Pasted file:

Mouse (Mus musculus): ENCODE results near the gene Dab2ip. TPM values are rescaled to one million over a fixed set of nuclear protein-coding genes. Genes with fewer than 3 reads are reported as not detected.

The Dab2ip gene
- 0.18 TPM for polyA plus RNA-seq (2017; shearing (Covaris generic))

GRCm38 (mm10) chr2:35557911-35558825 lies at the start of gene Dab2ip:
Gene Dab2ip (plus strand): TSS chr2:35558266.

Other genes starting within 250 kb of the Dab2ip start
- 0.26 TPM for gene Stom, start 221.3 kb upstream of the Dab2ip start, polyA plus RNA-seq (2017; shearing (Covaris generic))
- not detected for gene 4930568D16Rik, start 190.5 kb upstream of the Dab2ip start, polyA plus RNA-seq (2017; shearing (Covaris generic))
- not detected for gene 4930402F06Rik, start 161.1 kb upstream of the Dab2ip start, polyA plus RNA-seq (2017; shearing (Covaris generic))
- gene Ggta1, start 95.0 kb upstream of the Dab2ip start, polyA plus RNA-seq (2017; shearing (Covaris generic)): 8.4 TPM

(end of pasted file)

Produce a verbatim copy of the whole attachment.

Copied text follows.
Mouse (Mus musculus): ENCODE results near the gene Dab2ip. TPM values are rescaled to one million over a fixed set of nuclear protein-coding genes. Genes with fewer than 3 reads are reported as not detected.

The Dab2ip gene
- 0.18 TPM for polyA plus RNA-seq (2017; shearing (Covaris generic))

GRCm38 (mm10) chr2:35557911-35558825 lies at the start of gene Dab2ip:
Gene Dab2ip (plus strand): TSS chr2:35558266.

Other genes starting within 250 kb of the Dab2ip start
- 0.26 TPM for gene Stom, start 221.3 kb upstream of the Dab2ip start, polyA plus RNA-seq (2017; shearing (Covaris generic))
- not detected for gene 4930568D16Rik, start 190.5 kb upstream of the Dab2ip start, polyA plus RNA-seq (2017; shearing (Covaris generic))
- not detected for gene 4930402F06Rik, start 161.1 kb upstream of the Dab2ip start, polyA plus RNA-seq (2017; shearing (Covaris generic))
- gene Ggta1, start 95.0 kb upstream of the Dab2ip start, polyA plus RNA-seq (2017; shearing (Covaris generic)): 8.4 TPM